An important strength of the book is the respectful way it treats homeless people. Situations are not sugar-coated. But through telling people’s stories, it becomes easier to think of ourselves in their shoes.

Maeve hoped that the coronavirus pandemic might encourage more empathy. “It’s brought home just how fragile our lives are,” she said.

“It might help more people see that homelessness is not necessarily ­somebody’s bad choice. The tipping point into homelessness can be losing a job, bereavement, illness.”

The problem is that, whatever sympathies ordinary people might have, the Tory refusal to properly support people could push many more into homelessness.


“A huge number of people have fallen into rent arrears,” said Maeve. “Despite the government saying it would get rid of section 21, which allows no-cause evictions, that hasn’t happened. So people can be evicted very easily with little recourse.

“The unemployment rate is ­rocketing and there’s also a big mental health burden.”

The book details inspiring ­campaigners fighting for bigger changes while also taking matters into their own hands to support homeless people. Maeve said their efforts are “amazing”. But she added, “I did question several times whether this should be the ­responsibility of individuals.”

The growing homelessness crisis has pushed the Tories to make some ­progressive-sounding noises.

Driving out the homeless
Driving out the homeless
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The Homelessness Reduction Act puts more responsibility on councils to ­prevent homelessness. But as Maeve wrote, this often means the dead end of advising people to look for private landlords.

And previous successful measures “came in the context of funding to ­councils and other services”.

The Tories have more recently pledged to end rough sleeping, yet it continues to rise. Maeve said there is a “much bigger issue of people in ­temporary accommodation, people sofa-surfing or in squats”.

In any case, much more needs to be done.

“I see it as like trying to bail out a bathtub without switching off the taps,” said Maeve. “More people are falling into ­homelessness every single day. Trying to address the end point is one thing, but we need to deal with the causes.”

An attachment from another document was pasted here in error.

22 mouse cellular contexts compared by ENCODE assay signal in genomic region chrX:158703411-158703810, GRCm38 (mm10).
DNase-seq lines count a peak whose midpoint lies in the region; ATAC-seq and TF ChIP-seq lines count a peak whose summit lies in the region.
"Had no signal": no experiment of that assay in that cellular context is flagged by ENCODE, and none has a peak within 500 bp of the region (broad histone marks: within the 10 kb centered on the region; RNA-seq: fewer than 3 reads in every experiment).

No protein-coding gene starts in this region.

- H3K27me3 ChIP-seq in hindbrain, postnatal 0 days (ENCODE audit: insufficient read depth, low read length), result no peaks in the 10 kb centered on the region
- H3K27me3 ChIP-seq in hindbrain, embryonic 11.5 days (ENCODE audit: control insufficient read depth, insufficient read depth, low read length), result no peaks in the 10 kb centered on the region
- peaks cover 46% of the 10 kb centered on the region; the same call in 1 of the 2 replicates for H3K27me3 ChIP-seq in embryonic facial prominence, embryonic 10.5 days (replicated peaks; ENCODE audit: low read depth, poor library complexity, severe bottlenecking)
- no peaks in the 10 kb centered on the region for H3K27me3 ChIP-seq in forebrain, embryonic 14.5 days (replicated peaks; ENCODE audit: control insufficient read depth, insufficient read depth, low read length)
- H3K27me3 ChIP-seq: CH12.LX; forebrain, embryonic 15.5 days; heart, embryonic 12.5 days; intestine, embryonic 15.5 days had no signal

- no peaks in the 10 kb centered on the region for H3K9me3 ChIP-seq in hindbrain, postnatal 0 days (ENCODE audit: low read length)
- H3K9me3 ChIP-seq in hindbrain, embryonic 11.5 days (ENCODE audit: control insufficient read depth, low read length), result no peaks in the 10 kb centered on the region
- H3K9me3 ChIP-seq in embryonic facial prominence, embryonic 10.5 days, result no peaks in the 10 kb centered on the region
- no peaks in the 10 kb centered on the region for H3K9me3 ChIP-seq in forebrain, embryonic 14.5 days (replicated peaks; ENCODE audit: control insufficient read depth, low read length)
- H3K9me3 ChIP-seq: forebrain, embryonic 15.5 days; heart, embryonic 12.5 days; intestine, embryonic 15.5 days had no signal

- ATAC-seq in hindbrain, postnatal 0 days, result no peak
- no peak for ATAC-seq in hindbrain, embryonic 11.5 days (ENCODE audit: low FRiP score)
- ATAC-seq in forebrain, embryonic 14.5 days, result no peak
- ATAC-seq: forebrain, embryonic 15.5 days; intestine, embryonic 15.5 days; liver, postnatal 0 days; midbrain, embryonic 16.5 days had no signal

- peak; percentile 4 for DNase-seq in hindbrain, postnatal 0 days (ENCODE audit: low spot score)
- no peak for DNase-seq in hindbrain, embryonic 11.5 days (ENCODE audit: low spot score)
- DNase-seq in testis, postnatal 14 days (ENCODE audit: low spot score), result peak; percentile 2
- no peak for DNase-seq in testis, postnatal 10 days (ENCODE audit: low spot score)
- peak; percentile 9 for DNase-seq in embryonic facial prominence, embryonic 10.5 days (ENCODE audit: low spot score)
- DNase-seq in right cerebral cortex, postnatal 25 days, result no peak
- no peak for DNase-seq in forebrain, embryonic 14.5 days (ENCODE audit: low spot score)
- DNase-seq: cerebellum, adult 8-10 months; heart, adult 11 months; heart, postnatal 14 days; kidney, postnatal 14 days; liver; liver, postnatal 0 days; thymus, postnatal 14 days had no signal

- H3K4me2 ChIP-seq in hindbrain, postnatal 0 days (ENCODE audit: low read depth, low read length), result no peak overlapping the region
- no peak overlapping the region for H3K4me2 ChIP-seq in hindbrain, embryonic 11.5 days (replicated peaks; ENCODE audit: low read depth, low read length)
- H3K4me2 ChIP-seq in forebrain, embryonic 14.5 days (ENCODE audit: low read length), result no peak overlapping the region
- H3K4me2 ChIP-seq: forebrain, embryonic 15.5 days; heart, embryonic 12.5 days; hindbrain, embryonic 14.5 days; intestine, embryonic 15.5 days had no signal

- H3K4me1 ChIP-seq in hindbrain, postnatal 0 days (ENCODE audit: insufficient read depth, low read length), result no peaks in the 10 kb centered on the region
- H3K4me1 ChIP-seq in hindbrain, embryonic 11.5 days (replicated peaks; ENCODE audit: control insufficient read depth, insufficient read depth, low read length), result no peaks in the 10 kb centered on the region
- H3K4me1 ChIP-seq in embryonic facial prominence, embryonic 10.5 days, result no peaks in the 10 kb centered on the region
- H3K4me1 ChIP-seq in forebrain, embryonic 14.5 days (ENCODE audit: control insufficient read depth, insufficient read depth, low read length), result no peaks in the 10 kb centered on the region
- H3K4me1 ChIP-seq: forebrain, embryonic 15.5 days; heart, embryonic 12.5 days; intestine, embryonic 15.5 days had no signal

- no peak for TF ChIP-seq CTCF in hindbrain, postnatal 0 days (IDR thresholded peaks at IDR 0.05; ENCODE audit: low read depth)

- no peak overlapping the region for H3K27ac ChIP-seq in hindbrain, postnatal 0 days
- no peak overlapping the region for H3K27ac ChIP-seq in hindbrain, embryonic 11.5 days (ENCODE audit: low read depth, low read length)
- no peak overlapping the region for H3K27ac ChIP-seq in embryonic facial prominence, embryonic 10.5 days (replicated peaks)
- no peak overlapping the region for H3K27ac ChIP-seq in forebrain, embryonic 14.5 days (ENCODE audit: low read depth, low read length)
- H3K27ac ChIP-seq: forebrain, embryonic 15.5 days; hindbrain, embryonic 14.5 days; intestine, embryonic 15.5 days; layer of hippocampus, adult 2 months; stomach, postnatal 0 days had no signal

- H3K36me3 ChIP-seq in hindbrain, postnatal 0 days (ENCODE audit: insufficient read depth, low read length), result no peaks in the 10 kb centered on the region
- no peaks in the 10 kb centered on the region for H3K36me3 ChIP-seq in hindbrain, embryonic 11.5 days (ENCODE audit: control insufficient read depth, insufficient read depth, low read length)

So what’s the answer?

“We have a tried and tested method that eradicates rough sleeping—Housing First,” said Maeve. “It has worked in Finland. So there are solutions. But they take political will and funding.”

The Housing First policy gives ­homeless people permanent homes right away, removing the “stigma” of being homeless. But it has been most ­successful where funding for other ­services is also in place.

“Housing doesn’t work in a vacuum,” wrote Maeve. “It took energy, a well‑funded support system and, crucially, the spare accommodation to put it into action.”

In Britain, Maeve said the pandemic means “the inequalities and vulnerabilities in society have never been clearer”.

“There was a fantastic moment towards the start of the crisis where there was a huge push to bring people in off the streets,” she said. “It proved what could be done.”

She wrote of how the pandemic has seen policies “we were told were simply unthinkable become legitimate”—such as a universal basic income. “The Black Lives Matter protests have challenged the status quo,” she added.

Maeve said she has “hope” for the future. “We’re at a crossroads,” she said. “We could choose to build back better. Or we could go backwards and see an even worse situation.

“There is something in making sure our politicians know that homelessness can win or lose them votes. Continue to shout about the issue.

“The more we can keep the pressure on, the better chance we have.”

No Fixed Abode: Life and Death Among the UK’s Forgotten Homeless by Maeve McClenaghan is available from for £20 plus postage and packaging